• The Abstract is provided to comply with 37 C.F.R. Section 1.72(b) requiring an abstract that will allow the reader to ascertain the nature and gist of the technical disclosure. It is submitted with the understanding that it will not be used to limit or interpret the scope or meaning of the claims. The following claims are hereby incorporated into the detailed description, with each claim standing on its own as a separate embodiment.

Claims (33)

    What is claimed is:
  1. 1. An apparatus for a virtual access point (VAP), the apparatus comprising hardware processing circuitry and transceiver circuitry, the hardware processing circuitry configured to:
    determine, from a group of channels available for VAP usage, a primary channel for the VAP based at least partly on a determination of whether the channels of the group are used as primary channels by one or more other VAPs; and
    configure the transceiver circuitry to transmit a downlink signal to a station (STA) in VAP channel resources that include the determined primary channel for the VAP and further include one or more secondary channels adjacent to the determined primary channel for the VAP.
  2. 2. The apparatus according to claim 1, wherein at least one of the secondary channels included in the VAP channel resources is determined as a primary channel for at least one of the other VAPs.
  3. 3. The apparatus according to claim 1, wherein the primary channel included in the VAP channel resources at least partly overlaps a primary channel included in second VAP channel resources used by a second VAP.
  4. 4. The apparatus according to claim 1, wherein the determination of the primary channel usage of the group of channels by the other VAPs includes a detection, in the group of channels, of transmission activity of the other VAPs or one or more STAs connected to the other VAPs.
  5. 5. The apparatus according to claim 4, wherein a bandwidth for the primary channel for the VAP is selected based at least partly on a determined bandwidth for the transmission activity of the other VAPs or the STAs connected to the other VAPs.
  6. 6. The apparatus according to claim 4, wherein when the transmission activity is undetected in at least a portion of the group of channels, the primary channel for the VAP is selected from the portion of the group of channels.
  7. 7. The apparatus according to claim 4, wherein the primary channel for the VAP is selected based at least partly on one or more frequency differences between the primary channel for the VAP and channels for which the transmission activity is detected.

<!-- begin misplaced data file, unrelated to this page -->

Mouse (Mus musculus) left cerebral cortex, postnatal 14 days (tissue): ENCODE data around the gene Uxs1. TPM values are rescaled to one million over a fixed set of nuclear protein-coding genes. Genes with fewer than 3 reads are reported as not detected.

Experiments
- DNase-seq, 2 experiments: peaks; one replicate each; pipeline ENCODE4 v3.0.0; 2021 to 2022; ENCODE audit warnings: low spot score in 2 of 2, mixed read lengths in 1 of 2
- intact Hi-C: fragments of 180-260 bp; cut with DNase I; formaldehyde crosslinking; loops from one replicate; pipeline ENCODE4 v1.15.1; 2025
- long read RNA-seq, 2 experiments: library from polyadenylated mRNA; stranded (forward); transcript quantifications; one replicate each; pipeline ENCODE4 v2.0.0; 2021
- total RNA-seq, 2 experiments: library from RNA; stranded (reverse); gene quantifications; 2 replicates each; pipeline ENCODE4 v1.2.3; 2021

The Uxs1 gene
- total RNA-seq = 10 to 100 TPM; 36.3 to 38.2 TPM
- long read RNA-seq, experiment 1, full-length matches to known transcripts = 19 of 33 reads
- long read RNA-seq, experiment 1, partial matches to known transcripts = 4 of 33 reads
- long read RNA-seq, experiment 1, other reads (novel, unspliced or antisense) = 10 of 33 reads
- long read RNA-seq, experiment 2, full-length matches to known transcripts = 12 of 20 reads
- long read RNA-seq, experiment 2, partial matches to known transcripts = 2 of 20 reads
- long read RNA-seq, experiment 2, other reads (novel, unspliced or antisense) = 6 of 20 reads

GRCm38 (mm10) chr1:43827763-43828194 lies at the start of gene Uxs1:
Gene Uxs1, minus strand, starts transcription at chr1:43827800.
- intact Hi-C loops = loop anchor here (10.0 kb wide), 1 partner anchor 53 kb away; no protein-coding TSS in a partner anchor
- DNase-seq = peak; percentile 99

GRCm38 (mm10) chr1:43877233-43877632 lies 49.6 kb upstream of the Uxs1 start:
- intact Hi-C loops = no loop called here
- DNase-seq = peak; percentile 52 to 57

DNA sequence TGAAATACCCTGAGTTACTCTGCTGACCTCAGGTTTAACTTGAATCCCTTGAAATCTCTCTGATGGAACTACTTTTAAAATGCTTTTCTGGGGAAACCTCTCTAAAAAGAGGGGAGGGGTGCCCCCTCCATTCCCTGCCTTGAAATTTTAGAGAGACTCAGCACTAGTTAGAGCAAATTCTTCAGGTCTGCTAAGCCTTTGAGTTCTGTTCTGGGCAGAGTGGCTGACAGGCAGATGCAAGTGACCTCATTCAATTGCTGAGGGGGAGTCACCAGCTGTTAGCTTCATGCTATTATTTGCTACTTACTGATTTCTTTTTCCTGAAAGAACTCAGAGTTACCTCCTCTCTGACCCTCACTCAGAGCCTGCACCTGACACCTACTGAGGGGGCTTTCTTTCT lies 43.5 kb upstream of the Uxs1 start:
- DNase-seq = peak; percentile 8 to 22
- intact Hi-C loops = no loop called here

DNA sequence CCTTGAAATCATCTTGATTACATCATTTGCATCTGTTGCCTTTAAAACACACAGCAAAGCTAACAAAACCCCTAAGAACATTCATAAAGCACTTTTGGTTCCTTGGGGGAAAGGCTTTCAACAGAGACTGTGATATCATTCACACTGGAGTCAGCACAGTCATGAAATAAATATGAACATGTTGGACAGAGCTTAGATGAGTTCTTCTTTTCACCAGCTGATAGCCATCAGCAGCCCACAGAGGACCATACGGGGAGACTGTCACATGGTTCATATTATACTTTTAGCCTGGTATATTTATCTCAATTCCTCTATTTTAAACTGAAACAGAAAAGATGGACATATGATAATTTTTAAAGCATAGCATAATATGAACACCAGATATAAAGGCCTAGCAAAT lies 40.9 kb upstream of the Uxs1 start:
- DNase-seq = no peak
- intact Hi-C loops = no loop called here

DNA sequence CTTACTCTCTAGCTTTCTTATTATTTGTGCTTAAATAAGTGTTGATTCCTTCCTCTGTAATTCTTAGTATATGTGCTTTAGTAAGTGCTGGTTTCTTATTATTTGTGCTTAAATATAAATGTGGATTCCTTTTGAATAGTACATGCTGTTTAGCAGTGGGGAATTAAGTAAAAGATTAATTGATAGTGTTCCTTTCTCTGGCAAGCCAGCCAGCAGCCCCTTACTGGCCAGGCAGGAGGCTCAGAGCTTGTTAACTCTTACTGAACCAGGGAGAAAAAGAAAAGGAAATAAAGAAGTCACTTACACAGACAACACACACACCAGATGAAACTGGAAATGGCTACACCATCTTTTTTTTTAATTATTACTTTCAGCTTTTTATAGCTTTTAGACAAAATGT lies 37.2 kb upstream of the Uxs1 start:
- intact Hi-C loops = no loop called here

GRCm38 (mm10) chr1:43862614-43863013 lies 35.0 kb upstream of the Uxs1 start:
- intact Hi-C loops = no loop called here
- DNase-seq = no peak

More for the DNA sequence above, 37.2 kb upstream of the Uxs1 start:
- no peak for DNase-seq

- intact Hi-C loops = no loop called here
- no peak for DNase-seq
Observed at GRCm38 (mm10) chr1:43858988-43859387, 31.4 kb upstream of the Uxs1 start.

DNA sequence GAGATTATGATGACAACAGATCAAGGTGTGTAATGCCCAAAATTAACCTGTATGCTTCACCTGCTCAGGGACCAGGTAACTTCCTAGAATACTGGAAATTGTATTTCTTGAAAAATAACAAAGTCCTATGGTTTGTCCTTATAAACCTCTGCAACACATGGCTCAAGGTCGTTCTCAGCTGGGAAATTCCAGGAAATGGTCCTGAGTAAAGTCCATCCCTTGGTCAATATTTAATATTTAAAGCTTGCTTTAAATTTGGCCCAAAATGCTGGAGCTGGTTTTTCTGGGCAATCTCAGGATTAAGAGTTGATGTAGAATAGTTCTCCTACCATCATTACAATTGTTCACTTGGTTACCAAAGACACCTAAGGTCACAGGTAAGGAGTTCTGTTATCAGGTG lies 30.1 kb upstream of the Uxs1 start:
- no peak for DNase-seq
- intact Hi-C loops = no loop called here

8. 8. The apparatus according to claim 4, wherein the primary channel for the VAP is selected based at least partly on the detected transmission activity in the group of channels, and
    the detected transmission activity level for the selected primary channel for the VAP is not greater than the detected transmission activity levels of the other channels in the group of channels.
  9. 9. The apparatus according to claim 1, wherein:
    the transmission of the downlink signal is performed in at least the primary channel of the VAP channel resources, and
    the transmission of the downlink signal is restricted from a portion of the secondary channels in the VAP channel resources when transmission activity by the other VAPs or by one or more STAs connected to the other VAPs is determined in the portion of the secondary channels.
  10. 10. The apparatus according to claim 1, wherein the apparatus is further for an access point (AP) configured to support multiple VAPs in the group of channels.
  11. 11. The apparatus according to claim 10, wherein the determination of the primary channel for the VAP is based at least partly on one or more control messages received from the AP, wherein the control messages indicate the primary channel for the VAP.
  12. 12. The apparatus according to claim 11, wherein the primary channel for the VAP is allocated, by the AP, as a primary channel for at least one of the other VAPs.
  13. 13. The apparatus according to claim 11, wherein the primary channel for the VAP is allocated, by the AP, as a common primary channel for the VAP and for all of the other VAPs.
  14. 14. The apparatus according to claim 10, wherein the primary channel for the VAP is determined based on the primary channel usage by the other VAPs when the AP is configured to support open loop primary channel selection, and
    the hardware processing circuitry is further configured to, when the AP is configured to support closed loop primary channel selection, determine the primary channel for the VAP based at least partly on one or more control messages received from the AP.
  15. 15. The apparatus according to claim 10, wherein a first encryption type for the VAP is different from a second encryption type for a second VAP supported by the AP.
  16. 16. The apparatus according to claim 10, wherein a first media access control (MAC) identifier for the first VAP is different from a second MAC identifier for a second VAP supported by the AP.
  17. 17. The apparatus according to claim 1, wherein:
    the VAP is arranged to operate according to a wireless local area network (WLAN) protocol, and